Another thing about the freedom of sex is that it would make the practice safer for the women. We all know that prostitution being illegal hasn’t stopped everyone from partaking in it. Go figure. But if the prostitution industry were to be legalized, regulated, and taxed just like any other business, it would be marginally safer. In places like Germany where prostitution was legalized in 2002, brothels are run like any other business. There are plenty of rules for the employees as well as the customers (not to mention the women involved can finally earn labor rights, as well as health care provided by the company they work for). I think we can all agree this is much safer than prostitutes in America who stand on a corner and have to trust that the person paying for sex isn’t going to kidnap or kill them. Since it is an illegal underground business, there are no rules. Even worse, illegal prostitutes aren’t very inclined to go to the police if they are having a problem with their pimp/client, because then they might get in trouble too. This is why sex crimes run so rampant in places that disallow the freedom of sex. Not only this, but countries that have a sex suppressed society and a culture where sex is considered “dirty” have the highest sexual violence rates. In my opinion, a country’s sex culture has the biggest impact on their sexual violence rate. Places like the Middle East that shun premarital sex to the point that kids are doing anal to “save their virginities” are often the countries that see the most amount of rapes. Who would have thought that forbidding sex and not properly teaching kids about it leads to an unhealthy understanding of human intercourse, which ultimately leads to higher sexual violence rates? Places that grant the freedom of sex see lower rates of rape because the sex culture is more opened and relaxed, whereas some places in the Middle East still punish women for having sex out of wedlock. Besides, think about it. If there was a brothel down the street where you could just pay for sex, you wouldn’t be as inclined to rape someone to meet your “desires”. Unfortunately, rape still does exist in countries that have endorsed the freedom of sex, but at least it is helping to stop this violence against women.
Speaking of women, where are my women? Primarily, where are the promoters of women’s rights? Abortion is often argued on the basis that it is a woman’s body and she has the right to do with it as she pleases. So why is this argument not as prominent in debating the freedom of sex? With prostitution, the same case can be made. It is a woman’s body and she is the one that has ultimate control of it. If she wants to have sex, she should be allowed to. Similarly, if she wants to have sex but with money involved, she should be allowed to. Oh is that where the line is drawn? So consensual sex is a-ok but if you want to make money from it then all of the sudden it’s “wrong”? I just personally don’t see the big deal. As long as it is safe and consensual, why should it matter if someone is profiting? And why are the women who go out and openly show their support for pro-choice when it comes to abortions not showing their support for pro-choice when it comes to the freedom of sex? I guess prostitution just isn’t a very popular thing to debate in America…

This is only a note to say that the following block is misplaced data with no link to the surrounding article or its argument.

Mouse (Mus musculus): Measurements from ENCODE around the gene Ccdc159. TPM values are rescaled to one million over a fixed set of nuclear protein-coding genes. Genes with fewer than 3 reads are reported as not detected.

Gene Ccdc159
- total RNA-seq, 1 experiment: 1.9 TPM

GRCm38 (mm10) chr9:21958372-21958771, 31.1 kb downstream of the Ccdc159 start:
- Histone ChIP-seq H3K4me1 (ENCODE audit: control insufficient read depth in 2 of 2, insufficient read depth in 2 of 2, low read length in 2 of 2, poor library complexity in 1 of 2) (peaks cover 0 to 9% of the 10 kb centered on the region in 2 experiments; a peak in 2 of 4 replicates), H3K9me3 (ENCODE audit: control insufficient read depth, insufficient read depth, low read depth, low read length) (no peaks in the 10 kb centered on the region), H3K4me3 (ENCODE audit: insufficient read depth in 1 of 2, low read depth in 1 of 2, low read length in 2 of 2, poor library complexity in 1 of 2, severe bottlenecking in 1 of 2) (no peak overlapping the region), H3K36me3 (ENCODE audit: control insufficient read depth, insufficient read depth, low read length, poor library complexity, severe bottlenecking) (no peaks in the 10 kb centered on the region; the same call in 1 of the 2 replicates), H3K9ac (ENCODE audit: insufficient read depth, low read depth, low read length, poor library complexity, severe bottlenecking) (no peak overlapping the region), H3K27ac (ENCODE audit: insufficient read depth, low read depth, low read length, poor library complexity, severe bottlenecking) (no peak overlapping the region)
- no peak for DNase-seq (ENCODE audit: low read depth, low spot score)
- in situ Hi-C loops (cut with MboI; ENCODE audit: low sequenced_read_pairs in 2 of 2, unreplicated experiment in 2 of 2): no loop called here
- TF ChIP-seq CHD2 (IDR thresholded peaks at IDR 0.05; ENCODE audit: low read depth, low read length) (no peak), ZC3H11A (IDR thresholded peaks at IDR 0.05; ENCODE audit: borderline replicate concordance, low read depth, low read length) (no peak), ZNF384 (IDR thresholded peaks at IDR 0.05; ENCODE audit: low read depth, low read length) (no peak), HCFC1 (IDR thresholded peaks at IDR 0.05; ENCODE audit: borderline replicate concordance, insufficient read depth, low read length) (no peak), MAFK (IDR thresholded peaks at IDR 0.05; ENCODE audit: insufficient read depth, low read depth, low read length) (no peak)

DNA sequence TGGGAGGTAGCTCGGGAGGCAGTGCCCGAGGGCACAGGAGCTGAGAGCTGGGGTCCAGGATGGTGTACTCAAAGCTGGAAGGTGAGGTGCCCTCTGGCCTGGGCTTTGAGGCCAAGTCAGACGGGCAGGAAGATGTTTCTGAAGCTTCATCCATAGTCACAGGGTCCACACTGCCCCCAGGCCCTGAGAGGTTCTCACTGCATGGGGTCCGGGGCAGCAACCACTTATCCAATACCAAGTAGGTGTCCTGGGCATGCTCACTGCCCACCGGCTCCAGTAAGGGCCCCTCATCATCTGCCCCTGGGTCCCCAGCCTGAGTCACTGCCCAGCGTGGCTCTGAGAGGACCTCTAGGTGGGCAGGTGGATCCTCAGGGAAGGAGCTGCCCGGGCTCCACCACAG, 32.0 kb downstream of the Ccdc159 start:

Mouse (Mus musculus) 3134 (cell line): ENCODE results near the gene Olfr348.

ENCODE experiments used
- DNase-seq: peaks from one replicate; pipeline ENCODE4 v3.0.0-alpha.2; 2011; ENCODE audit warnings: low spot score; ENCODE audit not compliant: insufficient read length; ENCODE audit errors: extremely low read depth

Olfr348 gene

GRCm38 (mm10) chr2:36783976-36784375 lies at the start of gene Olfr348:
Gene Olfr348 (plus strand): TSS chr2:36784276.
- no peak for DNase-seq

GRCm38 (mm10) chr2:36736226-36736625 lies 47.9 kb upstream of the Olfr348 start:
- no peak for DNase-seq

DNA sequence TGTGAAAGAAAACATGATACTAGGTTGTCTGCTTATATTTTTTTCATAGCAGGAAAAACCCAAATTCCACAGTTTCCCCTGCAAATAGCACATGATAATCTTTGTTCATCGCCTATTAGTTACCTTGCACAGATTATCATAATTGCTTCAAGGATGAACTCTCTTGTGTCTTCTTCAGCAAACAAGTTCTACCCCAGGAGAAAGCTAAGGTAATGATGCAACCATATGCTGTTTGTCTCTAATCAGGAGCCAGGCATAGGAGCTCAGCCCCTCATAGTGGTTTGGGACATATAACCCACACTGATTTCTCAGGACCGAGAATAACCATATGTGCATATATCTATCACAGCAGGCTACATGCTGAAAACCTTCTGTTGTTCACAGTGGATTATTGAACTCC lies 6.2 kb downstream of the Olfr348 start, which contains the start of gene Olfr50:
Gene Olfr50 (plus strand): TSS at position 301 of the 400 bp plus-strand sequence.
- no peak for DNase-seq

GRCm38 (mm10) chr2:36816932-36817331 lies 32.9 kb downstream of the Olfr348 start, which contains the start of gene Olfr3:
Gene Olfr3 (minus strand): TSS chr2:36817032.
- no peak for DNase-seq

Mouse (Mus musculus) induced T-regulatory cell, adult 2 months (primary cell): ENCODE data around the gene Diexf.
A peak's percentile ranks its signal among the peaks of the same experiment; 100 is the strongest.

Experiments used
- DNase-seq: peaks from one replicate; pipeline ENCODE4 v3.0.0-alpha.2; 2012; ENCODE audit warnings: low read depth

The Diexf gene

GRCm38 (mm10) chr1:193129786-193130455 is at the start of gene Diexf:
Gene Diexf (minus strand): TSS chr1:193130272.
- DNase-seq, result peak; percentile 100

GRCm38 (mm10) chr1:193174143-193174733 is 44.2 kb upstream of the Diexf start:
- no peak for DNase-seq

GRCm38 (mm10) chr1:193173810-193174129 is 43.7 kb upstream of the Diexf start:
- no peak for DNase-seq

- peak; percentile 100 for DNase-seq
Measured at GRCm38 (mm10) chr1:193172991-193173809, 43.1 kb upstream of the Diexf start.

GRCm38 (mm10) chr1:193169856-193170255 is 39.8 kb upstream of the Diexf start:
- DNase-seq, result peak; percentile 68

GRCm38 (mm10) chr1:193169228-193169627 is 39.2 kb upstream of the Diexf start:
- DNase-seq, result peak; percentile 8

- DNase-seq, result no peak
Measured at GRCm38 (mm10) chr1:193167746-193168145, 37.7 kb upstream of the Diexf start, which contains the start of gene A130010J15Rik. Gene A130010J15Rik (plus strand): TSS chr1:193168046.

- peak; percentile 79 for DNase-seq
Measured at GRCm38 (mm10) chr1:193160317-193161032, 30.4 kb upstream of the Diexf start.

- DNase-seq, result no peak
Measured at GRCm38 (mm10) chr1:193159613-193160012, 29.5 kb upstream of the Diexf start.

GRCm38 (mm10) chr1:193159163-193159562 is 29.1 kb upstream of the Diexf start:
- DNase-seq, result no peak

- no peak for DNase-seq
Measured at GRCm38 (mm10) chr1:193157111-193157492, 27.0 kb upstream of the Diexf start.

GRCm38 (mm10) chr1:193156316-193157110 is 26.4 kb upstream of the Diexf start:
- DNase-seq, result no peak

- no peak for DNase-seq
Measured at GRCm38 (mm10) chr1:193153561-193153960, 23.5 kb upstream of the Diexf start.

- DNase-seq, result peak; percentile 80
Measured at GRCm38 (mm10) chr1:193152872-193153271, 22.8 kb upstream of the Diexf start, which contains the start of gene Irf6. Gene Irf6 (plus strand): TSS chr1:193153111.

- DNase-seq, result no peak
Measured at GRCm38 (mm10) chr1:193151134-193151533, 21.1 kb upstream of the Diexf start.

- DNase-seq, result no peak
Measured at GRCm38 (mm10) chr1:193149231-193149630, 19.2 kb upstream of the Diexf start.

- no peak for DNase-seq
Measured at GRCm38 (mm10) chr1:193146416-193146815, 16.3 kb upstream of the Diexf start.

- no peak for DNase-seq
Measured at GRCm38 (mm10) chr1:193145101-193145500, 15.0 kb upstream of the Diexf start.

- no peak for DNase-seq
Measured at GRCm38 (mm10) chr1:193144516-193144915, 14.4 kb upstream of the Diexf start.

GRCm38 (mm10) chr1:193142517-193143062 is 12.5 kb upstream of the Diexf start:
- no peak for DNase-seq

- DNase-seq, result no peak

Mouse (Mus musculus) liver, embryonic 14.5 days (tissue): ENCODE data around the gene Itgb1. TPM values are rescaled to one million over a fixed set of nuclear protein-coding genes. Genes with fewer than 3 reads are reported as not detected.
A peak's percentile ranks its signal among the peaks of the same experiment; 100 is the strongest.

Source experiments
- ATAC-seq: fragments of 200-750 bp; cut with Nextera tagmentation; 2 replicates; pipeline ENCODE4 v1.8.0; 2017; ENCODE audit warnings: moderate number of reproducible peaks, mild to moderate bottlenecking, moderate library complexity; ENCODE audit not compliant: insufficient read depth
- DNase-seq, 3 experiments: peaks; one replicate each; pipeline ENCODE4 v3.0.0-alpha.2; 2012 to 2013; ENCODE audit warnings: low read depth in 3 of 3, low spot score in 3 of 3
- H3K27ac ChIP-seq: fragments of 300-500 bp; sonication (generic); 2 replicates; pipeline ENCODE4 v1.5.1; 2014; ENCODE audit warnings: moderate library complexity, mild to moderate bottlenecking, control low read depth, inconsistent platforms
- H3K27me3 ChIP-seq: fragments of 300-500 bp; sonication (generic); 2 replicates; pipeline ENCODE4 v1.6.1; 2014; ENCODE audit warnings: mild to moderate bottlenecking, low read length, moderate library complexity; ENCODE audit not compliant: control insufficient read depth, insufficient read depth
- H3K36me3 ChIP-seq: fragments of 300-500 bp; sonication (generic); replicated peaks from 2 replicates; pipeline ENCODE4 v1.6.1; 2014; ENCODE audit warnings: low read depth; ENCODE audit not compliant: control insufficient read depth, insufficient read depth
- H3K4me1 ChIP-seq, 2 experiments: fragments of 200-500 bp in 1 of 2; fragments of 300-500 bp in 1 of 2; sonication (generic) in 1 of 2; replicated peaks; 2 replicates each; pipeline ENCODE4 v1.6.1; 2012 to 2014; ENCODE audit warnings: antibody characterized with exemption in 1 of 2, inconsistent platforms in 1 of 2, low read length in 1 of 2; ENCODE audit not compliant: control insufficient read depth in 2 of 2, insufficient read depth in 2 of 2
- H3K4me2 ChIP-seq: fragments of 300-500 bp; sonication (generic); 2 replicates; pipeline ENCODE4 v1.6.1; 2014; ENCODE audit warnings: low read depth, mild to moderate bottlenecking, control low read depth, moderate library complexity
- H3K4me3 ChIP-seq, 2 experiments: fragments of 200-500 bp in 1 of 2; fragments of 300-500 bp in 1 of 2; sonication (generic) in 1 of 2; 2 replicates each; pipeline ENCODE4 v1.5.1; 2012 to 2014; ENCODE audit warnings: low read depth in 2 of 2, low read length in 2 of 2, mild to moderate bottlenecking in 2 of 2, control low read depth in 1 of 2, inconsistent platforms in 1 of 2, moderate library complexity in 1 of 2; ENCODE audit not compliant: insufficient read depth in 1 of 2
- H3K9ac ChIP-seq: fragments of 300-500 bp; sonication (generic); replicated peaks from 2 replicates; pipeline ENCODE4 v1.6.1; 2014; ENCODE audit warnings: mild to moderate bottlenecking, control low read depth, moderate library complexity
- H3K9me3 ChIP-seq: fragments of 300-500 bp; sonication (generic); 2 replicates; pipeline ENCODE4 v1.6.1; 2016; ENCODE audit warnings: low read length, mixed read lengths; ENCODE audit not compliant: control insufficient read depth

Another interesting argument that is often overlooked is the money aspect of it all. Who profits with prostitution? Well if it’s in America where it is illegal, then it’s only the woman and maybe her pimp. But in places that recognize this freedom, not only do the women involved profit, but everyone does. You see, with any regulated business, there are taxes that must be paid. With legalized prostitution, you open the door to a whole industry that can provide enormous amounts of tax revenues to the government. Which in turn (at least in theory) comes right back to the people. And you know what, I’m all for taking the money out of the hands of pimps and the underground sex rings. Maybe that’s just me…
When I was younger, I used to think that prostitution should be kept illegal because I personally thought it was wrong to have sex for money. Now, I can see how ignorant and unhealthy that thinking was. Just because you may personally disagree with something, doesn’t mean it should be illegal for everyone else. I would never hire a prostitute, but that’s just me. If people want to pay for sex, then so be it. It doesn’t affect me in any way shape or form. If you vow to never have sex with a prostitute based on moral grounds, how will it being legal or illegal affect that? Even if prostitution were to be legalized, I wouldn’t partake in it. No law will change that mindset. The whole ideal of being a GDI is the beauty of being independent and understanding that people will not always agree with you. And that’s okay. See, if prostitution were legal, you might continue to disagree with the practice and abstain from it. No harm done to you. But if prostitution continues to stay illegal, that’s suppressing a freedom. And freedom is something that affects all of us. Only choosing how to act upon that freedom is up to you.